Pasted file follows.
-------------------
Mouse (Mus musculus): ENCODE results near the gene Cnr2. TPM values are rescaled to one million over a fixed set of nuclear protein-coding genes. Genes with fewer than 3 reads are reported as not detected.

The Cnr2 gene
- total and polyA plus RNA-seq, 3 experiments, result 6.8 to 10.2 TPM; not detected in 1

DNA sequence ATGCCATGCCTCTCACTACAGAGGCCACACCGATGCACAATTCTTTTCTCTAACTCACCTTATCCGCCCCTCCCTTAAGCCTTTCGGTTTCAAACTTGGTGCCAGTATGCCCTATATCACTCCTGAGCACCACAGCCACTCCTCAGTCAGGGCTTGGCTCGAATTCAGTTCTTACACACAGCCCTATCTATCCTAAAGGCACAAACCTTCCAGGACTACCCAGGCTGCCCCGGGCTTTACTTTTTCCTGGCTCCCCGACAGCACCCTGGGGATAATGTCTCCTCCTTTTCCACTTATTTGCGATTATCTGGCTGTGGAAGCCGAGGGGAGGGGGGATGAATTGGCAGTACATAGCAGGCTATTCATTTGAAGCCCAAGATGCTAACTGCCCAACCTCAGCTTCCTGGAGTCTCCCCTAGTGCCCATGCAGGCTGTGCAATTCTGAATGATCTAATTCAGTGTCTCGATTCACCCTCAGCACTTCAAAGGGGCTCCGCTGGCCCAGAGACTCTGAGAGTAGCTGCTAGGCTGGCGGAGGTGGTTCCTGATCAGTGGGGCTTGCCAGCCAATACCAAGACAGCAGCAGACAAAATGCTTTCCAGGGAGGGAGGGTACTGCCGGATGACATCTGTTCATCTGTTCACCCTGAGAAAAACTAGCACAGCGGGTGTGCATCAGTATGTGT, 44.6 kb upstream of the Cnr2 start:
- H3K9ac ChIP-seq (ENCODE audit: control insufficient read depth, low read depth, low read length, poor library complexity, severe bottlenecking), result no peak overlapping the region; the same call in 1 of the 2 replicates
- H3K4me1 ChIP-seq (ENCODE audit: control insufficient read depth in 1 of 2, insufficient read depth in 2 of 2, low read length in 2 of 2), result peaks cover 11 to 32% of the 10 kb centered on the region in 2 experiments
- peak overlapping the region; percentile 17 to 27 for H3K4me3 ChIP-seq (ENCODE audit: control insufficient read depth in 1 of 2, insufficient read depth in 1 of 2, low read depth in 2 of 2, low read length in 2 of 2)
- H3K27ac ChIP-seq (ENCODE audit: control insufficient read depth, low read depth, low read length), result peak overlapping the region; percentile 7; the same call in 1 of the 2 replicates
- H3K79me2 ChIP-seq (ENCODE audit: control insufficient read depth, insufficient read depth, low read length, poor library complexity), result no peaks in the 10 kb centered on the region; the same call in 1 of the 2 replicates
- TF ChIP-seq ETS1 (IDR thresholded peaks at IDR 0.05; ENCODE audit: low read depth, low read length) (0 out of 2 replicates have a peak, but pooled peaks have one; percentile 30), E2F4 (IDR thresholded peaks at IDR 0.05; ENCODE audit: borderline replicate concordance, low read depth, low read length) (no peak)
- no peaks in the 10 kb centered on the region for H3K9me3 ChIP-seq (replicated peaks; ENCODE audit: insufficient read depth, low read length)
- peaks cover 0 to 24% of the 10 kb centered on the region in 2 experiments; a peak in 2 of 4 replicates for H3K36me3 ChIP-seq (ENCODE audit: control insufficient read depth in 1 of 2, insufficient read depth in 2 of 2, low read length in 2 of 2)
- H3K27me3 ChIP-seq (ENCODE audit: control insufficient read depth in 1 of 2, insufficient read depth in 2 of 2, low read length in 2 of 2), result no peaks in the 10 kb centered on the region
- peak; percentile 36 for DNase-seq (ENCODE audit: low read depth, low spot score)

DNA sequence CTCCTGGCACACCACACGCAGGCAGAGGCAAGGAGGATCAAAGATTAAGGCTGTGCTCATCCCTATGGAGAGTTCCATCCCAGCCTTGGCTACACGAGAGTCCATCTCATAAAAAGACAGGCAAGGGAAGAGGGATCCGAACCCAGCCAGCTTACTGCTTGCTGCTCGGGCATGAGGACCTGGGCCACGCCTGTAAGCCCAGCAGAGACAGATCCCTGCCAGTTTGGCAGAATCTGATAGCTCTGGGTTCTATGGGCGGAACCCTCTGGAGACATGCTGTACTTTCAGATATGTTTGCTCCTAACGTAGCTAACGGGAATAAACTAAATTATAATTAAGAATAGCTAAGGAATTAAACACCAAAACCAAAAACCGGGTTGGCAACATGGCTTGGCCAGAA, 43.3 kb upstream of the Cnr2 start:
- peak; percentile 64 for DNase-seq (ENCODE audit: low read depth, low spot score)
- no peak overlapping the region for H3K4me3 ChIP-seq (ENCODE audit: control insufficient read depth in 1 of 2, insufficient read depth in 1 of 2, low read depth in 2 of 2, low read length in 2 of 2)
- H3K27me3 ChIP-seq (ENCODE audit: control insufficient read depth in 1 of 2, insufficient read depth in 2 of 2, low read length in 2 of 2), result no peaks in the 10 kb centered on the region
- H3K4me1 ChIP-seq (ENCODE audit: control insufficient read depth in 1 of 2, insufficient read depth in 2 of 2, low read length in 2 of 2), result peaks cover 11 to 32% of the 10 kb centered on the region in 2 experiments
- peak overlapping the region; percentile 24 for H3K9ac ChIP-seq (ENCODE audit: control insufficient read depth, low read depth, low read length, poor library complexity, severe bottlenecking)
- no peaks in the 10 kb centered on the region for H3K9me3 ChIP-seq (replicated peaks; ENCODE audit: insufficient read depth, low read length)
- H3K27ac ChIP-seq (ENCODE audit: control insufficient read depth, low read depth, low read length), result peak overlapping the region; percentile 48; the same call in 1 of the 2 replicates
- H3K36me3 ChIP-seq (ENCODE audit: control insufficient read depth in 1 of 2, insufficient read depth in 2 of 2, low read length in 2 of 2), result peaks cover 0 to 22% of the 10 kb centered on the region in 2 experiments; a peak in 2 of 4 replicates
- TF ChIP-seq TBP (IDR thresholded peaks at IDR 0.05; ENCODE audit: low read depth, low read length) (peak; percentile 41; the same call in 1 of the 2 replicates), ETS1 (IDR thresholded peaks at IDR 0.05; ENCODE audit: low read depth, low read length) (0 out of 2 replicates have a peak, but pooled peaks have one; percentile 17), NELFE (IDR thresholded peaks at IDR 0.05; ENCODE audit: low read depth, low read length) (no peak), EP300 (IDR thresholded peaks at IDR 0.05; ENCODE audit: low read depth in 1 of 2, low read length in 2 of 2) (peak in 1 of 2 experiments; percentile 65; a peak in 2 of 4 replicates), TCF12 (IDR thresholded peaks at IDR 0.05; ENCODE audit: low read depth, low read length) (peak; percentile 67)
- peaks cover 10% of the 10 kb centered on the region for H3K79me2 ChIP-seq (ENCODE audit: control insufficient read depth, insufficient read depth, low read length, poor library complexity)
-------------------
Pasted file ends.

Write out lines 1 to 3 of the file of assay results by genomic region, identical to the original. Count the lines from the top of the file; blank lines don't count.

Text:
Mouse (Mus musculus): ENCODE results near the gene Cnr2. TPM values are rescaled to one million over a fixed set of nuclear protein-coding genes. Genes with fewer than 3 reads are reported as not detected.

The Cnr2 gene
- total and polyA plus RNA-seq, 3 experiments, result 6.8 to 10.2 TPM; not detected in 1